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Success Stories

Over 90% of providers who adopt an EHR say they are glad they did it.*  The following providers participating in a program called PCIP (Primary Care Information Project) would surely agree with this. PCIP is a NYC Department of Health and Mental Hygiene program that provided EHR adoption services to providers in NYC.  Over 2,500 providers in New York City joined PCIP, each with a unique patient mix, specific practice needs, and their own approach to healthcare.  The following illustrates a few ways physicians found value from the program.

* Reference New England Journal of Medicine's "Electronic Health Records in Ambulatory Care - A National Survey of Physician"

 

Dr. Michael Raffinan, Access Physician, P.C. Park Slope, Brooklyn and Financial District, Manhattan

4,200 patient visits per year

 

Dr. Yvette Ortiz, Uptown Medical Grand Concourse, Bronx

10,000 patient visits per year

 

Gerardo Valdrez, Lutheran Family Health Centers Brooklyn

More than 600,000 patient visits per year

 

 

Dr. Michael Raffinan, Access Physician, P.C. Park Slope, Brooklyn and Financial District, Manhattan
4,200 patient visits per year

 

Dr. Raffinan takes patient access so seriously that he named his family practice "Access Physician." At Access Physican, patients can receive lab results, request refills, get referrals, and ask basic medical questions by sending electronic messages directly to their doctor. This helps reduce the length of appointments and lets him focus on the important topics, not basic health information, during the visit.

 

"Patients love it," says Dr. Raffinan, who adopted the eClinicalWorks EHR through the Primary Care Information Project and uses the patient portal with over 460 "web-enabled" patients. "I love it, too, because it helps keep me off the phone." As Dr. Raffinan notes, primary care physicians typically spend up to a third of their time fielding telephone calls. With the patient portal feature, messages come directly to Dr. Raffinan's through his EHR, where he can respond at his convenience without needing to dial a number.

 

"At first, I was afraid I would be overwhelmed by all the messages," says Raffinan, "but what I found is that when patients feel like it's easy to reach you, they're less nervous and therefore less likely to contact you when it isn't necessary."

 

 

Dr. Yvette Ortiz, Uptown Medical Grand Concourse, Bronx
10,000 patient visits per year

 

Dr. Yvette Ortiz wanted to use electronic health records since she opened Uptown Medical in the Bronx ten years ago, but until the Primary Care Information Project came along, it was always too expensive.

 

The transition from paper charts in October 2007 was quite a challenge, but that Thanksgiving, Dr. Ortiz had an experience that drove home the value of electronic records. She was home cooking when she received a call from a hospital: One of her elderly patients had been admitted with severe infection in her finger and, suffering from dementia, wasn't able to tell the doctors about her medical conditions.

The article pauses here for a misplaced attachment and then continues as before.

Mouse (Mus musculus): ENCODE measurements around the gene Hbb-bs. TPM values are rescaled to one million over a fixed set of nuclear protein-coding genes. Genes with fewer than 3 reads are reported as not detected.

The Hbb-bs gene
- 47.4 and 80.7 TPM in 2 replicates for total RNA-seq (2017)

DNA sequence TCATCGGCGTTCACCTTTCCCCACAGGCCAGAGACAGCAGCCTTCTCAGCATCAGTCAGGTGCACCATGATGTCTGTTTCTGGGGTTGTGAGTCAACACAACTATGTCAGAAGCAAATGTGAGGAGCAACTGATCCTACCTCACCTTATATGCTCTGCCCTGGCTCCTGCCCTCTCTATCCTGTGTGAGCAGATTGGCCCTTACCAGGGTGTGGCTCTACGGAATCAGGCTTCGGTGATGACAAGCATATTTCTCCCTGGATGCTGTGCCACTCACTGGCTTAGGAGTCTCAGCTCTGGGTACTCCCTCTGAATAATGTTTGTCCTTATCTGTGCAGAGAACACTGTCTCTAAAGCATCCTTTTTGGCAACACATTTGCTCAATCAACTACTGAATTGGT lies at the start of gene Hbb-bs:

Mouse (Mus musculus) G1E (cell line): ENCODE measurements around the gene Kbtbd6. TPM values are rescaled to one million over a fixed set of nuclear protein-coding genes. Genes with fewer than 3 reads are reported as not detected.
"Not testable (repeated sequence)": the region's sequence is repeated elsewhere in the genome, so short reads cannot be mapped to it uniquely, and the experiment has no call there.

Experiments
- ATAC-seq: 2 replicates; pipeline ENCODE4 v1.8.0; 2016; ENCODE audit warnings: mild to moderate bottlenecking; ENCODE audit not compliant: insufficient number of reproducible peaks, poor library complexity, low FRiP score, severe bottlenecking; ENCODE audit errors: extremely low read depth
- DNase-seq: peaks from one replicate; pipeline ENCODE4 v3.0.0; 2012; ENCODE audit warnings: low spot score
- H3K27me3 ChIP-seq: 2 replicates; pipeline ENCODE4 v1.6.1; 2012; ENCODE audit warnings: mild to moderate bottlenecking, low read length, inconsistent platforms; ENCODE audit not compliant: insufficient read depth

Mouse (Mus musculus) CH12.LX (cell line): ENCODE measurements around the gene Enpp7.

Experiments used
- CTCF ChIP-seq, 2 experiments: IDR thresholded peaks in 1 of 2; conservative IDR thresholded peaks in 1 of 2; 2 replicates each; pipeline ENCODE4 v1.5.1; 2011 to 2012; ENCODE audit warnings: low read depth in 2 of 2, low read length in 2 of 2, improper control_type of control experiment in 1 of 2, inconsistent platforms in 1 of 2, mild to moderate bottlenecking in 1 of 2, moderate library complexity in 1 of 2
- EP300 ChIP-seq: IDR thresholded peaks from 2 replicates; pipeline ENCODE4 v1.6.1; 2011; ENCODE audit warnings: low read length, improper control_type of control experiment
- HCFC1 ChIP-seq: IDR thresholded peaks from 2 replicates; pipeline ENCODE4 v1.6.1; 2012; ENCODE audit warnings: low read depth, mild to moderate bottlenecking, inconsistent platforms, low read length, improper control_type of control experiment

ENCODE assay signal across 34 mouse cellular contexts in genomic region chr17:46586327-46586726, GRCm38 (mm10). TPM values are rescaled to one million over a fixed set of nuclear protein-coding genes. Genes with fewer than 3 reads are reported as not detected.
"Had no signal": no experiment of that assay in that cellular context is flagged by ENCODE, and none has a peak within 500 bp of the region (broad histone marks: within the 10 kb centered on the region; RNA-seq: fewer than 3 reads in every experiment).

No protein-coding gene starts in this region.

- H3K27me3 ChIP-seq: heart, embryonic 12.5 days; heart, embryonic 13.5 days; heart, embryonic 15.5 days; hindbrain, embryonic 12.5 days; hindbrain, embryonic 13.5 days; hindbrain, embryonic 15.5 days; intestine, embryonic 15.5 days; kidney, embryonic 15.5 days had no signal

Flipping open her laptop from home, Dr. Ortiz was able to access the patient's record remotely, let the hospital know that the patient's kidney disease was longstanding and gave a list of other co-morbidities and medications, preventing wasting precious time at the hospital duplicating diagnosis and treatment. "Had this been before my medical record, I would have been calling my staff to go back to the office to open up and dig out records. At that point I felt like it was all so worth it."

 

 

Gerardo Valdrez, Lutheran Family Health Centers Brooklyn
More than 600,000 patient visits per year

 

With over 300 providers across 25 sites, Lutheran's director of EHR implementation, Gerardo Valdrez, knew universal EHR adoption would be a challenge. His nursing background helped him see the project from a clinical point of view, and he quickly realized that Lutheran physicians needed customized training on the EMR in order to fully integrate computer documentation into daily practice.

 

The training model presented by the vendor involved four days of classroom training time, but Mr. Valdrez believed they would benefit from shortened class time and more on-site, point of care coaching. Usually EHR vendors hesitate to abandon their time-tested training methods, but Lutheran had additional support from PCIP. With the help of PCIP experts and the support of Lutheran's senior management, a modified training curriculum and strategy was implemented.

 

The provider response was overwhelmingly positive. One doctor in particular was not tech-savvy at the start, but the amount of senior support and tailored training convinced him of the benefits of using an EHR. In fact, he came to extra training sessions beyond what was required. "There was a lot of anxiety as we began with the process, but quitting was not even an option either, as other institutions are going live on EHRs," Mr. Valdrez recalls. With the appropriate amount of training to start and ongoing "just in time" training sessions provided, the Lutheran providers and staff continue to master the multi-faceted functionalities of the EHR.

 

As Lutheran continues to sponsor site visits from other institutions who want to go live with an EMR, Mr. Valdrez emphasizes implementers should "not fear the learning curve and the many changes that come with EHR adoption, instead expect to be pleasantly surprised."